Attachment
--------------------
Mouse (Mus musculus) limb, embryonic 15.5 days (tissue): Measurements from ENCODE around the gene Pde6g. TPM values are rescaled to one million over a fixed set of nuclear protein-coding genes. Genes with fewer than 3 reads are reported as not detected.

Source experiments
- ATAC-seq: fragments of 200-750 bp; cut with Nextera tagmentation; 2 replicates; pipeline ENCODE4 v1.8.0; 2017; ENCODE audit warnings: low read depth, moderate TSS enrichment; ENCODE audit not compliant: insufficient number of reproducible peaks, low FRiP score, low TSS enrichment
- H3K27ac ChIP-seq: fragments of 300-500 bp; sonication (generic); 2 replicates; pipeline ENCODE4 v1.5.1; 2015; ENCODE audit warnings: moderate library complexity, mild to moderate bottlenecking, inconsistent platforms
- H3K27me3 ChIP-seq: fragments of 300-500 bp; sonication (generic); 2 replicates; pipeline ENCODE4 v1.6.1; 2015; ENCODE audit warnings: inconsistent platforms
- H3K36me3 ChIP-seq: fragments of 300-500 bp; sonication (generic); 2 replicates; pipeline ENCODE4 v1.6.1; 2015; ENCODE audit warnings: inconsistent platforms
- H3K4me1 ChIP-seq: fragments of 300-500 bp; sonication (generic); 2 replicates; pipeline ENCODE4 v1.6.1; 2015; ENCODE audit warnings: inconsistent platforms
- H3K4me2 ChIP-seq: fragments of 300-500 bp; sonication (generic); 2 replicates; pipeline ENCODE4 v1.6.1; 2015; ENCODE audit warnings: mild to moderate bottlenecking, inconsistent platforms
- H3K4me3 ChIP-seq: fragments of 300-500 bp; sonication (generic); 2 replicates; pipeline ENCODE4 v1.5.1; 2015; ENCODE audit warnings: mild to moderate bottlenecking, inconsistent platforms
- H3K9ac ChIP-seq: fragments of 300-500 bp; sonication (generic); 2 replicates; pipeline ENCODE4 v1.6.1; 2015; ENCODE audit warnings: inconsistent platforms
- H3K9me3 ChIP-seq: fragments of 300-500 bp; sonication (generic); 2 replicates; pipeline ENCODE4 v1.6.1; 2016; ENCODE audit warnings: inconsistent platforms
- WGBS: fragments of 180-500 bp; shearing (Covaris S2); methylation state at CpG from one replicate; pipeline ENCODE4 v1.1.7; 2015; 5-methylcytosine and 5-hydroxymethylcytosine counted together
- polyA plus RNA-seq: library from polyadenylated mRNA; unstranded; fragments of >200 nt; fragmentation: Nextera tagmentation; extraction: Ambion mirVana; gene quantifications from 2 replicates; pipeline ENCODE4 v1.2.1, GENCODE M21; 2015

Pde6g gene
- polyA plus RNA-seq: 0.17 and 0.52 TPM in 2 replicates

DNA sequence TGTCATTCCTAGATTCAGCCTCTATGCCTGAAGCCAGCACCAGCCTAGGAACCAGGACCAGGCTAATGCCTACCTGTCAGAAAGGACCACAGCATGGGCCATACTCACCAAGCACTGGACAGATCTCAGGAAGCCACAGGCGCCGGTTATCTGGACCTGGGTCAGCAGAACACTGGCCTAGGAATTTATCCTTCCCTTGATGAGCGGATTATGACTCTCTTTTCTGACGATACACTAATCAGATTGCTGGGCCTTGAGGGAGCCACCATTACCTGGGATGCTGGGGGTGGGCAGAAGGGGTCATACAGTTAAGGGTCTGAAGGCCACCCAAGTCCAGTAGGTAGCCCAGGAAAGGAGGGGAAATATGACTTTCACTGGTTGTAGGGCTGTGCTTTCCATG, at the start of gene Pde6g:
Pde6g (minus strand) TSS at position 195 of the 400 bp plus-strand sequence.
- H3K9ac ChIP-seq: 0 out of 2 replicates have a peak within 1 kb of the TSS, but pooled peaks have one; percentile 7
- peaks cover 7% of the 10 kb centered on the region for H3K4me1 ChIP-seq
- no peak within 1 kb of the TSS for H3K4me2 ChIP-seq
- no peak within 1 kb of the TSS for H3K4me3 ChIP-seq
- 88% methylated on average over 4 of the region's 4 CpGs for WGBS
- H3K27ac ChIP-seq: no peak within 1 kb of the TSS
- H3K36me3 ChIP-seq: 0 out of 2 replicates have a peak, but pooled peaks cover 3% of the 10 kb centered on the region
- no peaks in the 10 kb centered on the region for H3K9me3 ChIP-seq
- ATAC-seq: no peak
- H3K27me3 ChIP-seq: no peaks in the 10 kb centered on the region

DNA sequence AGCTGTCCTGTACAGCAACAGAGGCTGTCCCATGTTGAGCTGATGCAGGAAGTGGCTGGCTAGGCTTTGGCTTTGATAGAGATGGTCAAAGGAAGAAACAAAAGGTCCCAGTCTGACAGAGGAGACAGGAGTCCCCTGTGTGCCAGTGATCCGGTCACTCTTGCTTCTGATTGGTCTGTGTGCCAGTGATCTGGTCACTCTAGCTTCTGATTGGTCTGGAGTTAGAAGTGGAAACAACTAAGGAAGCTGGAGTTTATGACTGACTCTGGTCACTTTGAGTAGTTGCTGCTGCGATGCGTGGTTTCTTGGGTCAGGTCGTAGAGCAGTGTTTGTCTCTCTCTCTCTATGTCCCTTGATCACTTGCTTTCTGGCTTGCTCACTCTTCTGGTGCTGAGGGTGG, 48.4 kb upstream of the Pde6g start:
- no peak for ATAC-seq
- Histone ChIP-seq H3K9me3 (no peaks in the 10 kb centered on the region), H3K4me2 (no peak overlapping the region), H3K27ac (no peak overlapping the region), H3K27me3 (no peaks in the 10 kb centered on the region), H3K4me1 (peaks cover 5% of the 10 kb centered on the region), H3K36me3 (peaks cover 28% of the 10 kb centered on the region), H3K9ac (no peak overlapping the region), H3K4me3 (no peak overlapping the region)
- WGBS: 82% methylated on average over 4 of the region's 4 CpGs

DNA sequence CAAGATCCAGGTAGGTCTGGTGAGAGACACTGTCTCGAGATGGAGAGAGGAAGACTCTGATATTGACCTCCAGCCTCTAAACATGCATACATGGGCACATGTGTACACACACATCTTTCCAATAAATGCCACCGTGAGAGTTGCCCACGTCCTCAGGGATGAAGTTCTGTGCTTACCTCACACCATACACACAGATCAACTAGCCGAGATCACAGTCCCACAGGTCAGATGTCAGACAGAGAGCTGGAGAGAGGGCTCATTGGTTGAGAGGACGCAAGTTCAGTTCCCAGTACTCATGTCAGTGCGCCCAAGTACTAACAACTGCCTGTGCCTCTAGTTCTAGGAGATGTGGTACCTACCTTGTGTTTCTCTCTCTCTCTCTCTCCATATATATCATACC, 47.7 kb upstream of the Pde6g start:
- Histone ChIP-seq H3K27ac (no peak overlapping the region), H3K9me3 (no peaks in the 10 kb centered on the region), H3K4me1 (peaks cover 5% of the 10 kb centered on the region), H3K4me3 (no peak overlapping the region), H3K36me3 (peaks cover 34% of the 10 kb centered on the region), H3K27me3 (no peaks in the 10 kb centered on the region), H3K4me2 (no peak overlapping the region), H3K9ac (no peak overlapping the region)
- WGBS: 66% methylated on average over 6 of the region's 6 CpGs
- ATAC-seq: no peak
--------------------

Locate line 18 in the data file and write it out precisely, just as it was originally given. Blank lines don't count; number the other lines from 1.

- H3K9ac ChIP-seq: 0 out of 2 replicates have a peak within 1 kb of the TSS, but pooled peaks have one; percentile 7